Information for the Public

This page contains a range of information for the public about Ebola.

Page last updated: 19 July 2019

What is Ebola?

Ebola is a virus that can cause a severe, and often fatal, haemorrhagic disease in humans. The term “Ebola” may be used to refer to the Ebola virus itself, or the severe disease it causes (called Ebola Virus Disease, or EVD).

2018 Ebola outbreak in the Democratic Republic of the Congo

On 1 August 2018, the Ministry of Health of the Democratic Republic of the Congo (DRC) declared an outbreak of Ebola in the North Kivu and Ituri Provinces of DRC.

On 17 July 2019, the WHO Director-General officially declared the Ebola Virus Disease (EVD) outbreak in the Democratic Republic of the Congo (DRC) a Public Health Emergency of International Concern (PHEIC) following a meeting of the International Health Regulations Emergency Committee for EVD in the DRC on 17 July 2019.

A comprehensive and rapid response by the WHO, DRC Ministry of Health and coordinating partners and humanitarian response agencies is ongoing. The situation continues to evolve and further detailed information, including situation reports and information on case numbers, is available on the WHO website.

The Australian Government Department of Health is monitoring the situation, including conducting risk assessments, responding to requests for information or assistance and issuing advice to relevant stakeholders.

Is Australia at risk?

Australia is very well prepared and the risk to Australia is very low. The risk of Ebola spreading is extremely low unless there has been direct exposure to the bodily fluids of an infected person or animal (alive or dead).

A range of advice for public health professionals on Ebola is available on the Department of Health website.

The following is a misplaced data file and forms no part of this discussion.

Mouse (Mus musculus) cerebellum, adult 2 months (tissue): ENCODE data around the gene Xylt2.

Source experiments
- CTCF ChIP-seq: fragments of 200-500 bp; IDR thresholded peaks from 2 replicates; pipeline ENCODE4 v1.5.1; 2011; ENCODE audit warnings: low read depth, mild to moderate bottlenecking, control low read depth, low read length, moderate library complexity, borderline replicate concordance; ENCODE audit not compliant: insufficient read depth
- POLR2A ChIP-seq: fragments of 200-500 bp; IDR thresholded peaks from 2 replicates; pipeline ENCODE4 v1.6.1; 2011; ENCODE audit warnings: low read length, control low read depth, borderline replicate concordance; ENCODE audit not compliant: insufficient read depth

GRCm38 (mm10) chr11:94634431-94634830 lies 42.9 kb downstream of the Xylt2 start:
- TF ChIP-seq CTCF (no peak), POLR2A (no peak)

International travellers to the DRC or countries on its eastern border are advised to check the latest Department of Foreign Affairs and Trade (DFAT) travel advice on the Smartraveller website.

What are the symptoms of Ebola?

  • The first symptoms of the disease include fever, along with muscle aches, headache, weakness and fatigue.
  • Later symptoms include vomiting and diarrhoea, headaches and confusion, bruising, rash, sore throat, cough, collapse and malfunction of liver and kidneys.
  • Some cases progress to multi-organ failure with internal and external bleeding. On average, around 50 per cent of cases are fatal.

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How is Ebola spread?

Ebola exists in certain animal populations, such as fruit bats, chimpanzees, gorillas, monkeys, and forest antelope.

Humans may acquire Ebola from animals through close contact with blood, secretions, organs or other bodily fluids of infected animals (for example, hunting animals for food).

Once in the human population, Ebola further spreads between people by close contact with blood, secretions, or bodily fluids of infected people, including through sexual contact. People who have been infected with Ebola can remain infectious for several weeks after recovery or death.